Ikeja Electric, one of Nigeria’s privately run power distribution companies said it will carry out an upgrade on one of its feeders, which will lead to electricity outages in some parts of Lagos and environ from October 11, 2021.
This mean, customers under the coverage within the areas being supply by the 132KVA conductors from Ogba to Ikeja may have to endure power outage for the next eight weeks.
The power outage, according to the DisCo will run from 8 am to 6 pm daily, begins on October 11.
The Chief Technical Officer, Ikeja Electric (IE), Jide Kumapayi, who made this known in Lagos, said the company will use the period of a power outage to carry out the upgrade to the 132KVA conductors from Ogba to Ikeja.
He listed areas to be affected to include Oregun axis; Police Training College axis; Anifowoshe; Ojodu; Oba Akran; Magodo; Omole Phase 1 and Oke-Ira, among others.
Many residents of those areas are already coping with a lack of adequate electricity supply as the company consistently embarks on load shedding due to what it terms weak infrastructure.
In many parts of the same area, IE has effected tariff hike under the pretense that it has achieved 18 to 20 hours of power supply, but in most cases, the power supply is on the average of 8-10 hours in such areas.
He noted that the outage became necessary because some of the 132Kv lines installed over 50 years ago had become obsolete and degraded due to time and usage.
“The TCN is currently embarking on the upgrade of the 132KV lines from Ikeja West to Ota and Alimosho in stages. This is the second stage.
“We will replace all the aluminum conductors with gap conductors which are more sophisticated to withstand heat and has more capacity to carry current.
“The implication of this is that from 8 am to 6 pm every day, the substations controlling these areas will be switched off which will affect the feeders connected to them,” Kumapayi said.
Also, Maximum Demand (MD) customers such as Ikeja City Mall, Police College, Lagos State University Teaching Hospital and the Ikeja High Court will be affected by the project
Nigeria and Germany Ink $500 Million Agreements for Renewable Energy and Gas Exports
Sun Africa Commits $2.2 Billion to Transform Nigeria’s Power Sector
Sun Africa LLC, a global entity dedicated to supporting Africa’s energy needs, has announced a commitment of approximately $2.2 billion for the development of Nigeria’s power sector.
The pledge follows a meeting between the Minister of Power, Adebayo Adelabu, and representatives from Sun Africa, led by Chairman Goran Rajsic.
In the initial phase, the project will concentrate on delivering 961 MWp of solar PV infrastructure and 455 MWh of battery energy storage, marking a transformative venture valued at $2.2 billion.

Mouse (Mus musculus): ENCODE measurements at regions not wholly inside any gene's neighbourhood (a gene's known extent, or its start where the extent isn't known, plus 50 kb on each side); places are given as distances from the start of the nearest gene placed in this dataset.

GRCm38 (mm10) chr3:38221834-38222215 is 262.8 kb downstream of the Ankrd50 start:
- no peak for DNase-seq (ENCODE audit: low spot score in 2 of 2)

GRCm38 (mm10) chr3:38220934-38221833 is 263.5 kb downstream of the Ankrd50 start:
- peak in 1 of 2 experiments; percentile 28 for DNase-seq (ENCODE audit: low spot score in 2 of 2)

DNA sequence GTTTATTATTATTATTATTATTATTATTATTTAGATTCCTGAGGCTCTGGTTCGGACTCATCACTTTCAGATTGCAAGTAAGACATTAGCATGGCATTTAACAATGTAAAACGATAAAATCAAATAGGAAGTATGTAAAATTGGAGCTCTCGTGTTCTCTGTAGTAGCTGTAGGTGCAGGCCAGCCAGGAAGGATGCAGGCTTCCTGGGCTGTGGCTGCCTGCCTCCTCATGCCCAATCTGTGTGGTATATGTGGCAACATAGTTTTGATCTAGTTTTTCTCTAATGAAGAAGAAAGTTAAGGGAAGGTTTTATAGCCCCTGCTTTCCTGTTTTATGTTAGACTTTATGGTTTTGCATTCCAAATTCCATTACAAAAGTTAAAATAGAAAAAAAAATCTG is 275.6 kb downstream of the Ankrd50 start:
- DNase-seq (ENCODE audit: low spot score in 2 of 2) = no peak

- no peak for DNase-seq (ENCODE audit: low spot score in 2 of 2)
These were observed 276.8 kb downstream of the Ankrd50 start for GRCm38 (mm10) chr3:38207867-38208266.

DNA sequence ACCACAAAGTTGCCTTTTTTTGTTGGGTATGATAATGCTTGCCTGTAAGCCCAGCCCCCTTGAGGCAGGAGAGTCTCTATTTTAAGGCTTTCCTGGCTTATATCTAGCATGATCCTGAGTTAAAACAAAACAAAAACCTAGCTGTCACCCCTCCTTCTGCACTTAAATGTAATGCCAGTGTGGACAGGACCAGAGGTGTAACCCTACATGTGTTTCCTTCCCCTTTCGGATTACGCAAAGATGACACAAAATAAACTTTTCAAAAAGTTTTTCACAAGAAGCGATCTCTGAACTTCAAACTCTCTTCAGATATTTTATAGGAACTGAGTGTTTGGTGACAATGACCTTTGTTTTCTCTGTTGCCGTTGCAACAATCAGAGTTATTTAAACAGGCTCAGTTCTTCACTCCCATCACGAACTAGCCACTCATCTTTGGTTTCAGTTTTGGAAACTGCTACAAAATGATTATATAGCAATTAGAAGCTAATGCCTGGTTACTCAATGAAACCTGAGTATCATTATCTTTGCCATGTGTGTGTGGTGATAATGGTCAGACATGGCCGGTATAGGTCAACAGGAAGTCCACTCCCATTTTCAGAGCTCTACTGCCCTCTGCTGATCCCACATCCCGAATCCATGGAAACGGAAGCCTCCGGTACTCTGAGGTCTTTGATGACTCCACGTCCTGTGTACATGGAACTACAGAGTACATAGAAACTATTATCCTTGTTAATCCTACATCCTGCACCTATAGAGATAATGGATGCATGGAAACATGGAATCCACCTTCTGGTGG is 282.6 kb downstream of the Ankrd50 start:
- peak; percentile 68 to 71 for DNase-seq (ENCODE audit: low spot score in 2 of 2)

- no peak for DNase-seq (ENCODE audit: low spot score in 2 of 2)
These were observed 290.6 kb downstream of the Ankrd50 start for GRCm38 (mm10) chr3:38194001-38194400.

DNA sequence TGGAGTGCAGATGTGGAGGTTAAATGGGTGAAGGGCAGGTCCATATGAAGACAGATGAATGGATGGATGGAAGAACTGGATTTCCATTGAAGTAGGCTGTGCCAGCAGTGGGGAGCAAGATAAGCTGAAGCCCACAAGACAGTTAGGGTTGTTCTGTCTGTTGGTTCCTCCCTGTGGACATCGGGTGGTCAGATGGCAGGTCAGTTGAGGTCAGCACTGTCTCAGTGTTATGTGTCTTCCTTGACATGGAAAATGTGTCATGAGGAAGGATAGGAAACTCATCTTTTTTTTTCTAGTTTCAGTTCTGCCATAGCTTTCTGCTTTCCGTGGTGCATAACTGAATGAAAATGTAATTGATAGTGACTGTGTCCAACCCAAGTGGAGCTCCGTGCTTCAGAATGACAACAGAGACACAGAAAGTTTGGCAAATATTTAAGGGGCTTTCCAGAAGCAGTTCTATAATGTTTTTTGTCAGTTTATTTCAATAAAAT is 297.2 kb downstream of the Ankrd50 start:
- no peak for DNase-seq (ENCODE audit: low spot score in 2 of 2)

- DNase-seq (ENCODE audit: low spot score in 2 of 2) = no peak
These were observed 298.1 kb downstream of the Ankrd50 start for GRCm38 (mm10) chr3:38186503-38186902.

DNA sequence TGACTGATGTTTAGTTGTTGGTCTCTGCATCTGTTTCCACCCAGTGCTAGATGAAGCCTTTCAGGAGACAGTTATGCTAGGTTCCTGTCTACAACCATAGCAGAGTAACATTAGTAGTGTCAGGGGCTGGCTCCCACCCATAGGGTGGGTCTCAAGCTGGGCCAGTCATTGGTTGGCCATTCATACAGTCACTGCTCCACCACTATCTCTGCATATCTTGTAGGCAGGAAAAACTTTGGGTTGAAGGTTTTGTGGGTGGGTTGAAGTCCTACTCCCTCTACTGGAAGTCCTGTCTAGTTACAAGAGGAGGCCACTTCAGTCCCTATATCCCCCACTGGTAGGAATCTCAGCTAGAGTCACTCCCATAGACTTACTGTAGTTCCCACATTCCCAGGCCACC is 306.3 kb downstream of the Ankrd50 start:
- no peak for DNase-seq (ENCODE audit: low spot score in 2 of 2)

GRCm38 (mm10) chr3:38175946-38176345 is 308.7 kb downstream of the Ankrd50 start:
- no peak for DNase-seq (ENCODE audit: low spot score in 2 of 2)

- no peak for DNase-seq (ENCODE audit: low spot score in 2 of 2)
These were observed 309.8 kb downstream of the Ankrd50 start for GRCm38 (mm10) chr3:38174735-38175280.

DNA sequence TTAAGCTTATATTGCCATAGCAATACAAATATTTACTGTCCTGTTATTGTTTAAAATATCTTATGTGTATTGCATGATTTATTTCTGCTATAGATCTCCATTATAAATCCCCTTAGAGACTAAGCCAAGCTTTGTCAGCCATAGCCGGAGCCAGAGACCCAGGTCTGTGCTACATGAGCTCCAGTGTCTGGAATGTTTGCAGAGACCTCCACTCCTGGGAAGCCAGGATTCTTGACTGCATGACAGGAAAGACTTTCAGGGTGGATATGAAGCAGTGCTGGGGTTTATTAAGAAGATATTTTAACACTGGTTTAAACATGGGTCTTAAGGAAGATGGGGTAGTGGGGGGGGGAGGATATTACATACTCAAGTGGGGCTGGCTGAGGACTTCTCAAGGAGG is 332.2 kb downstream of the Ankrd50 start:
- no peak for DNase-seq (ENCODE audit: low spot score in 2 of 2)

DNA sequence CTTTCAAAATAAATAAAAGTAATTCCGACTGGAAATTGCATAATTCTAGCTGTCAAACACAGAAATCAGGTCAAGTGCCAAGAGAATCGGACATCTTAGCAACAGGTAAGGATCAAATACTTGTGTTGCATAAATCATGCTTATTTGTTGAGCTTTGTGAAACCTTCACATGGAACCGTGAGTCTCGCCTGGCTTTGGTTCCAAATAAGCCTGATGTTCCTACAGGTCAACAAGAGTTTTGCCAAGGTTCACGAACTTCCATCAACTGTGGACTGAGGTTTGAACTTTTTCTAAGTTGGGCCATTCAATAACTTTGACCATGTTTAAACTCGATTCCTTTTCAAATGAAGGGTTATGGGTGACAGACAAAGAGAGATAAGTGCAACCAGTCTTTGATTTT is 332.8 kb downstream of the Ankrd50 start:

This strategic collaboration aims to address Nigeria’s growing demand for new power infrastructure, aligning with the nation’s economic needs and transitioning toward sustainability.
Adelabu emphasized Nigeria’s significant requirement for new power infrastructure to support economic growth and sustainability.
The commitment from Sun Africa and its partners signifies a crucial step toward achieving Nigeria’s electricity goals.
Goran Rajsic expressed gratitude to the project partners, highlighting the support in designing a comprehensive solution featuring cutting-edge solar PV and battery storage technologies.
Sun Africa’s collaboration with Sterling & Wilson Renewable Energy Limited as its EPC partner represents a milestone in advancing sustainable and reliable energy solutions for Nigeria.
This initiative aligns with the nation’s commitment to driving positive change through innovative renewable energy solutions.
Niger Delta Power Holding Company Reveals N190bn Debt Owed by Government Entities
The Niger Delta Power Holding Company (NDPHC) has disclosed that the Central Bank of Nigeria (CBN), the Nigerian Bulk Electricity Trading Plc (NBET), and the Nigerian Electricity Liability Management Company owe a cumulative sum of N190 billion for electricity supply.
Chiedu Ugbo, the Managing Director and CEO of NDPHC, shared this information during a media briefing in Lagos.
Ugbo highlighted that the N190 billion debt has accumulated from 2015 to May 2023. While the exact amount owed by NBET wasn’t specified, Ugbo emphasized that the huge indebtedness to NDPHC runs into hundreds of billions, affecting the company’s operations and financial obligations.
He stated, “NDPHC is also not paid for availability but only as dispatched, thereby depriving NDPHC of hundreds of billions since 2015 when the Transitional Electricity Market was declared, and the government has so far been denied revenue as high as N3trn.”
Ugbo emphasized the challenging situation the debt has created, making it difficult for NDPHC to meet operational expenditures, pay gas suppliers, and maintain regular power generation.
To overcome these challenges, he called for urgent private capital mobilization and explored independent transmission projects, involving Gencos as investors.
Executive Director, Generation, Engr. Abdullahi Kassim, highlighted the ‘Light-up Nigeria Initiative,’ a program aimed at leveraging NDPHC’s generation assets to provide reliable power supply to eligible customers, distribution companies, and third-party project developers, ultimately achieving over 97% power distribution to the masses.
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